By Jim Dutton
Posted on Friday, January 14th, 2022
After I read Curt Nelson’s article, “Step-by-step: Building monument cabinet signs,” in the May/June 2010 issue, I began experimenting with aluminum composite material (ACM) even more than I had on previous jobs.
On this sign for the Case Knife Outlet, the customer wanted something out of the ordinary but needed to keep the cost down. I designed a 4-ft.-by-19-ft. sign constructed from ACM that let me add dimension to the sign. I router-cut and bent the edges of the panels to create a seamless look where no fasteners can be seen. We wound up doing two of these signs for the storefront.
I thought that this approach would inspire other shops that may be facing the same issue (“Keep the cost down, but make it interesting…”) that I hear often. The sign itself is constructed totally from Poly-Metal ACM. The Case logo is painted onto the substrate, and the lettering is done with Oracal 951 Premium Cast Vinyl.
The 4-by-19-ft. faces were fabricated from PolyMetal aluminum composite sheet, which are aluminum faces over a thermoplastic core. I routed a v-groove in the back of the rectangular panel then bent back returns to add depth. The thicker oval logo panel overlaps the rectangular panel.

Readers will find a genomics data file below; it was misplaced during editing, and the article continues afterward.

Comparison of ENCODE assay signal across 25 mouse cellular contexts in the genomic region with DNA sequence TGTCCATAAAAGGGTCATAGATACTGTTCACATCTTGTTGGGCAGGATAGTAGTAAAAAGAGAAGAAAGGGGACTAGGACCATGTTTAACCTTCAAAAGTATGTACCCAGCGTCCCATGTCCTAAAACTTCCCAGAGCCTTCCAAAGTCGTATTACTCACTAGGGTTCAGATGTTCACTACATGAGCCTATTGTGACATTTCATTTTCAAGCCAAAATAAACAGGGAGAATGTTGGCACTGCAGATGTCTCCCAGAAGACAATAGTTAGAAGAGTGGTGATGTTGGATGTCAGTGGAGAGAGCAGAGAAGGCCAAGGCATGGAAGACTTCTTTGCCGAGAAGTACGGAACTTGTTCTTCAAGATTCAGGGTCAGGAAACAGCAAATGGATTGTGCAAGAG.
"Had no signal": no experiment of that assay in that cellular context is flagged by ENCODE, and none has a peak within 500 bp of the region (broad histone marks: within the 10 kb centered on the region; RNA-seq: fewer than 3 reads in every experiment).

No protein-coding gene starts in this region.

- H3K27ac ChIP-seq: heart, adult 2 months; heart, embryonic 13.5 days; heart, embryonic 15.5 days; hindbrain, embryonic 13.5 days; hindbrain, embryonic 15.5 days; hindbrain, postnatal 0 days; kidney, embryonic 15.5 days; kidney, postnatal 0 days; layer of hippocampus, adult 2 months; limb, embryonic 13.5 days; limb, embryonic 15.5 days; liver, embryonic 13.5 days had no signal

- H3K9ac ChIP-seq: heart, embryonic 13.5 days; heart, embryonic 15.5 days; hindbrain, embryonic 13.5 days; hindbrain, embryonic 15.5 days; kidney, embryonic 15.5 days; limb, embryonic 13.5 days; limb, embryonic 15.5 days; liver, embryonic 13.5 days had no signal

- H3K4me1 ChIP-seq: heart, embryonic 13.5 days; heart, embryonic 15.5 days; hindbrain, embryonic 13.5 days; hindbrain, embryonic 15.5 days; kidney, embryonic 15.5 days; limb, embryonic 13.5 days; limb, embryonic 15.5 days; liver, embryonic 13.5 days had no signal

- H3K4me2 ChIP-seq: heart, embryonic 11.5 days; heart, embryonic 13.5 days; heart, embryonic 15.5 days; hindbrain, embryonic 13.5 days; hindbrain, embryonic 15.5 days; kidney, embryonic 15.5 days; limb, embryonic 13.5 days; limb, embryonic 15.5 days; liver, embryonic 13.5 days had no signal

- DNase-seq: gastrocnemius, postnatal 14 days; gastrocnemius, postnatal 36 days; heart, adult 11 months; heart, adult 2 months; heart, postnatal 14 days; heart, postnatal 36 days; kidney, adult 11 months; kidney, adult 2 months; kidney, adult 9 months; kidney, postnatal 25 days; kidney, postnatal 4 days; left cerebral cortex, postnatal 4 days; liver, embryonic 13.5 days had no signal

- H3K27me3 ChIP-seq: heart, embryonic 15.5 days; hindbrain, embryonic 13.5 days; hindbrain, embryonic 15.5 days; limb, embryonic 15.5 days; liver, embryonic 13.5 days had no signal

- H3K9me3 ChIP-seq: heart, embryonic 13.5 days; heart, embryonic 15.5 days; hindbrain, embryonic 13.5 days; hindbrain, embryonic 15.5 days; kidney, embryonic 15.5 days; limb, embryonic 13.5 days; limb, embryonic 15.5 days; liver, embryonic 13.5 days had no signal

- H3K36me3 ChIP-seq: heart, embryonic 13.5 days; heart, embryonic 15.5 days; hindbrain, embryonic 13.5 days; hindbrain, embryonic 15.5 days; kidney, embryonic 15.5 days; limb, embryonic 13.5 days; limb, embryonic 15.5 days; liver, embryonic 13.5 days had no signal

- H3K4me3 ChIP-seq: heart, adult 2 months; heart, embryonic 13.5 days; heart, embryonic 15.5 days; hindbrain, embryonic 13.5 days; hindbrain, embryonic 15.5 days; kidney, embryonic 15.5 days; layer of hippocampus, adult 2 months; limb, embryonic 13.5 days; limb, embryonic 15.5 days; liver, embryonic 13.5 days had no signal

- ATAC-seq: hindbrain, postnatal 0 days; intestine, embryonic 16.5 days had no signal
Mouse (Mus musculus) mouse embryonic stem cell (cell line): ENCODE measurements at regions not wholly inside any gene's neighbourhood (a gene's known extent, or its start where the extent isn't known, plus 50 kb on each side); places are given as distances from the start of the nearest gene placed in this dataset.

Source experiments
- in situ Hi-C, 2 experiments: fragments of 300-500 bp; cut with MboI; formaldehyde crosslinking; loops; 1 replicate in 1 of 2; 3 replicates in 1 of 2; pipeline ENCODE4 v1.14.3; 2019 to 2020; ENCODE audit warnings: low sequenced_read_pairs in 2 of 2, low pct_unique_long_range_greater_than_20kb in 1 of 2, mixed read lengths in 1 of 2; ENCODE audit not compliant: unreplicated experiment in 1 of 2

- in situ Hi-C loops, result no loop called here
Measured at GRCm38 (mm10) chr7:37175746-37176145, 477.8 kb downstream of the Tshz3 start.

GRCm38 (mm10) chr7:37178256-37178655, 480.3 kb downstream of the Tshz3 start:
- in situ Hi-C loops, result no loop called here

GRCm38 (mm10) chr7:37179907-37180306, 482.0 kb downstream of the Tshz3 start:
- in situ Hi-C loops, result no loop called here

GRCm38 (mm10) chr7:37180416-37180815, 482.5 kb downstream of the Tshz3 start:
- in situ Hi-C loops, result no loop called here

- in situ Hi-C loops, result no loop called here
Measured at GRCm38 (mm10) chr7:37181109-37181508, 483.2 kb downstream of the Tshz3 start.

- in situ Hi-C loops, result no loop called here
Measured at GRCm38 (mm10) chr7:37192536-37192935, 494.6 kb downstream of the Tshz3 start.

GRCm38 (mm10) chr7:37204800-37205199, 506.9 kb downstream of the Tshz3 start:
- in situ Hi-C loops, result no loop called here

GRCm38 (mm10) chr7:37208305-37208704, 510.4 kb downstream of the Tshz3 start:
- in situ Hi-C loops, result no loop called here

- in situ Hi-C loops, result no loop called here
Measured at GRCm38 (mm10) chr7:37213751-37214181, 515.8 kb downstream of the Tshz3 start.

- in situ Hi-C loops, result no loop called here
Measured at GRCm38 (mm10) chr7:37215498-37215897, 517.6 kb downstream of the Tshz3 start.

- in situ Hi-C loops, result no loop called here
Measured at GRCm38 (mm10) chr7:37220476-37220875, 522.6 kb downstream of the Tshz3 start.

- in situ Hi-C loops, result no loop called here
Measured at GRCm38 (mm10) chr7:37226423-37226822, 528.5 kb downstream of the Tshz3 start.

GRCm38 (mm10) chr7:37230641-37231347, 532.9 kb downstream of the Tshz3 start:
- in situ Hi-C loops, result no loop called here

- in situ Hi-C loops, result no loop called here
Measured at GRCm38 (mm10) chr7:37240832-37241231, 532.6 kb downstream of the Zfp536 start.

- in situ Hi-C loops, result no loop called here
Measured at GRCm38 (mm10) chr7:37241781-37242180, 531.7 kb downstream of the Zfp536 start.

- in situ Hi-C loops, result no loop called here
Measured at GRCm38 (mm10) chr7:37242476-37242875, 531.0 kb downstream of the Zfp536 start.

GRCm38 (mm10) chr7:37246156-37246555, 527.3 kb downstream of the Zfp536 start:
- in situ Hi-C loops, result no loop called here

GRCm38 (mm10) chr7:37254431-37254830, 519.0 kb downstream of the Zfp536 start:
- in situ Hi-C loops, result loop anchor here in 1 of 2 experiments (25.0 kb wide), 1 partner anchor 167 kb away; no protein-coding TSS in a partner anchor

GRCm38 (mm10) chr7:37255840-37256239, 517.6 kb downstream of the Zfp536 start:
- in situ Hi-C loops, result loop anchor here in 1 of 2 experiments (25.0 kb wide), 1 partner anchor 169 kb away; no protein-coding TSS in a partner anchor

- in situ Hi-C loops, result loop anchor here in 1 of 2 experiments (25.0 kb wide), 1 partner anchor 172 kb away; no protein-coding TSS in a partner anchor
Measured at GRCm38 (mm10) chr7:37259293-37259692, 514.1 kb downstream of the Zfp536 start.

I cut the oval face out of ACM, then cut the long strip that would become the sides. I then cut the same oval out of a piece of 3⁄4-in. particle board to serve as a mold. I dropped the face into that, and bent the sides inside the mold. Using stainless steel corner brackets from the hardware store, I bonded the sides to the face using Gorilla Glue.
I’ve built quite a few sign cabinets like this over the past few years. It keeps the cost down, and they hold up well.
John Dutton’s shop, Quality Signs LLC, is in Jasper, Alabama.
This appeared in the March/April 2011 issue of SignCraft.
Here is the assembled oval panel in the mold, with the angle brackets glued in position, while the glue dries.
This cabinet was built using the same approach.